I had to push my wide backpacking feet into the pale pink ballet slippers in order to make them fit. 10,000 miles have been added to my feet’s history since I danced ballet. That is a lot of muscle mass and spreading out. My toes felt so cramped, the shoe kept my foot in a permanent point. This is good. It will help me hold my foot in the correct position at least. How many of the other ballet positions I would remember was scary, but at least my toes would stay pointed. I was heading to an adult ballet class and it was an accomplishment just locating my slippers after 45 years of not dancing.
My new son-in-law Eben danced ballet from the ages of 4-15. I danced when I was in middle school. I loved it. I had always thought of going back to the local dance and art institute, just to limber up and bring this art form back into my life but you must commit to a semester of classes. That schedule gets in the way of a travel writer so I never pursued it. But here in Boulder, where my daughter and son-in-law attend grad school, there is a drop in class. Eben invited me to go one evening while I was visiting. I thought it would be something very special and unique that I could share with my new son-in-law.
Eben announced to the instructor as soon as we entered the hallway of Boulder Ballet that he had brought his mother-in-law to class this evening. The women leaning against the walls with their bags in hand, looked at me with a combination of welcome and sympathy.
There was a fine mix of ages- mostly women in their 40-60’s. They did not have perfect bodies and a few had a thicker menopausal waist, but all of them were working at being a ballerina for an hour and a half of their week. That was cool.
We helped one another take an end of the portable metal ballet bars and carried them out to the center of the floor, arranging them in rows. A full length mirror lined the one wall so we could watch our form. I did not recognize myself in the mirror. I did not look anything like a ballerina. I looked like an imposter. Although I wore black tights and a black tight t-shirt, it would have been a good idea had I lost 10 pounds. I planned to avert my eyes as much as possible.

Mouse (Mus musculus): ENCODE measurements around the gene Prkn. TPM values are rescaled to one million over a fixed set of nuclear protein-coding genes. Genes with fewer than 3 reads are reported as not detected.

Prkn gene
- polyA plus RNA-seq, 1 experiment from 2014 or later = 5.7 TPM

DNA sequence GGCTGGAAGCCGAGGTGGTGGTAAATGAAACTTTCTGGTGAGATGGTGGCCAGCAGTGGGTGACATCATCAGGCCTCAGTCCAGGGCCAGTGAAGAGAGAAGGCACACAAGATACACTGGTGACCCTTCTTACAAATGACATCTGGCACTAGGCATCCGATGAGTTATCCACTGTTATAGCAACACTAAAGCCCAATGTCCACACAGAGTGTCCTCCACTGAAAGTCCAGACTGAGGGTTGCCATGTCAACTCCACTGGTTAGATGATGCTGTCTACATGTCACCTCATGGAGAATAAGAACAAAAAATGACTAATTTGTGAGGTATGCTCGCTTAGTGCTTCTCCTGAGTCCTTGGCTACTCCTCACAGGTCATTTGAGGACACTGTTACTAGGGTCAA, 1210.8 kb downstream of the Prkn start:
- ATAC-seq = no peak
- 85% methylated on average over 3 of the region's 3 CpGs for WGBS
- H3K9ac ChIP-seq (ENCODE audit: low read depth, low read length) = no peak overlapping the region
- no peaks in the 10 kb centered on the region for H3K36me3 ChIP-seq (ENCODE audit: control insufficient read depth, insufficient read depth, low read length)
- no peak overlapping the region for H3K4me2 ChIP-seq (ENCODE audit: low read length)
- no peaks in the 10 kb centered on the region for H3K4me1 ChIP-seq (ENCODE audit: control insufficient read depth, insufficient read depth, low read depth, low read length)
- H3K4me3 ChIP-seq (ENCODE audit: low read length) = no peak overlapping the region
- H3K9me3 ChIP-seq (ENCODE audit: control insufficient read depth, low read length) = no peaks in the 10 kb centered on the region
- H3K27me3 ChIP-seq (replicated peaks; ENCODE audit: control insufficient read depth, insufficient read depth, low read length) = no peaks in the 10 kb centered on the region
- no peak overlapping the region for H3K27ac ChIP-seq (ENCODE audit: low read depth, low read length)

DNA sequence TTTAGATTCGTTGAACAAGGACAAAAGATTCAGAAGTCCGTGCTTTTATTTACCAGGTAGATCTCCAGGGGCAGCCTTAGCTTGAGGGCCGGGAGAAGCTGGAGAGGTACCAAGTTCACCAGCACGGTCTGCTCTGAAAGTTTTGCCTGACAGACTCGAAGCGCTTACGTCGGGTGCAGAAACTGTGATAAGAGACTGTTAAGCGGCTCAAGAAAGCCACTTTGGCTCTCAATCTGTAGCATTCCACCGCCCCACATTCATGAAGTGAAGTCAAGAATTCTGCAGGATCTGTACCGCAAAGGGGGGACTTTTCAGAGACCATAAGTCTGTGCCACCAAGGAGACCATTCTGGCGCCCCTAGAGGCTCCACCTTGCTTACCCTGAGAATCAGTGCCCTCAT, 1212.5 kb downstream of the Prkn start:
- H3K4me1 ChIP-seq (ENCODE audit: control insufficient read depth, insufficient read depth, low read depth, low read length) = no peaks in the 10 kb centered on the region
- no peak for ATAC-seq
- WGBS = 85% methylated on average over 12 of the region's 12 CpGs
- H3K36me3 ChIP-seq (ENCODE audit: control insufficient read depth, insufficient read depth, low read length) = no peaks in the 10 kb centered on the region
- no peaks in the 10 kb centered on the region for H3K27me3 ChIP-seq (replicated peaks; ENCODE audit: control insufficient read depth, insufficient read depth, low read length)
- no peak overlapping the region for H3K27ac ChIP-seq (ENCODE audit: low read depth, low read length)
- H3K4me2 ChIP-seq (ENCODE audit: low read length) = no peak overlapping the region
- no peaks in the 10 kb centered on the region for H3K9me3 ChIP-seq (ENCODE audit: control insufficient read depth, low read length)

I stood in first position, heels together, toes pointed outward, chest high and arm held as gracefully as I could, with a curved hand and open fingers. I stood next to my son-in-law at the bar for moral support and watched what he did, trying to copy. Eben and I accidentally kicked one another a few times and we laughed.
I was amazed at my son-in-law. He looked transformed. I have observed him of course, walking around the world, hiking, paddling, even salsa dancing, but here he looked like a ballet dancer and this side of him was new to me. He knew the moves and the positions. He got his leg up quite high. He did not waver or lose his balance. He did not watch others to see how to do it. He was in the zone of a ballet dancer and I was very proud of him. He was the only male here amongst two dozen women and it did not bother him in the least. That is what he is used to, he said.
My husband, Todd, had a bit of a hard time accepting Eben at first. One time in particular, the couple was living at our home in an interim period in their lives. Todd planned to work together with Eben on firewood this particular day. My tight-lipped PA German husband was outdoors working away, waiting for Eben to come out and join in. Eben was in the house waiting for Todd to tell him when he was ready for him. A lack of communication was clearly going on. My husband complained later on, “I came into the house and he was sitting on the sofa, knitting! Knitting! While I was outside doing all these manly things.”
And I looked at him and said, “Why does Eben have to be like you? He can be any way he wants. The important thing is that he makes your daughter happy. Does he make your daughter happy?”
“He seems to.”
“Well that is all we should be concerned with.”
So here I was with Eben sharing ballet class. How many mothers-in-law get to do that with their new son?